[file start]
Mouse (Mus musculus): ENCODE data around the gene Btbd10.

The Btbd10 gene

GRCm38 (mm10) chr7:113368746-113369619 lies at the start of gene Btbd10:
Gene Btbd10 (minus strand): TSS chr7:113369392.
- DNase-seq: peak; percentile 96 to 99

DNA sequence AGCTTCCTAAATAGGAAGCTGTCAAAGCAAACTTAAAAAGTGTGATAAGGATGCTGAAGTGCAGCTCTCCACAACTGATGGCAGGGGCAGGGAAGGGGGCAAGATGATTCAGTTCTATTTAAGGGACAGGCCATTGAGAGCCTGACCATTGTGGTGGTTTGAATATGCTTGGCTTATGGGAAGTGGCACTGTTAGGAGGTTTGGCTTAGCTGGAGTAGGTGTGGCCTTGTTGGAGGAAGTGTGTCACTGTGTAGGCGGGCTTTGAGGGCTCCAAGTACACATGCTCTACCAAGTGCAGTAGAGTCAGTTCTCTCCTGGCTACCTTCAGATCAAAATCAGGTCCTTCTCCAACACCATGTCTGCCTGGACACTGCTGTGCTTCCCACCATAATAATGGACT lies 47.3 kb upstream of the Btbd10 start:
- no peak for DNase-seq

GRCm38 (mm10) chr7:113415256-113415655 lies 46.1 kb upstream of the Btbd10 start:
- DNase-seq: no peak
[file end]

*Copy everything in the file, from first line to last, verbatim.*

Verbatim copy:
Mouse (Mus musculus): ENCODE data around the gene Btbd10.

The Btbd10 gene

GRCm38 (mm10) chr7:113368746-113369619 lies at the start of gene Btbd10:
Gene Btbd10 (minus strand): TSS chr7:113369392.
- DNase-seq: peak; percentile 96 to 99

DNA sequence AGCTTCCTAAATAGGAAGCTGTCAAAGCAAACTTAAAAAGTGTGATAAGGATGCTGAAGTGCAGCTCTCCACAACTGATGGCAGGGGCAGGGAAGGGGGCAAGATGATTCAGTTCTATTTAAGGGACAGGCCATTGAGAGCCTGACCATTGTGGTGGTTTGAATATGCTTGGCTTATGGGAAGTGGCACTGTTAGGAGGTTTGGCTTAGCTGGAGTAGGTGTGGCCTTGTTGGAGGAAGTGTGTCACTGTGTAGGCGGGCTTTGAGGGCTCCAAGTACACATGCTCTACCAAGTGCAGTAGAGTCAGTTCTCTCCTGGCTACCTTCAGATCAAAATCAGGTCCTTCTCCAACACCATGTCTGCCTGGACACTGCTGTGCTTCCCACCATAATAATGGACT lies 47.3 kb upstream of the Btbd10 start:
- no peak for DNase-seq

GRCm38 (mm10) chr7:113415256-113415655 lies 46.1 kb upstream of the Btbd10 start:
- DNase-seq: no peak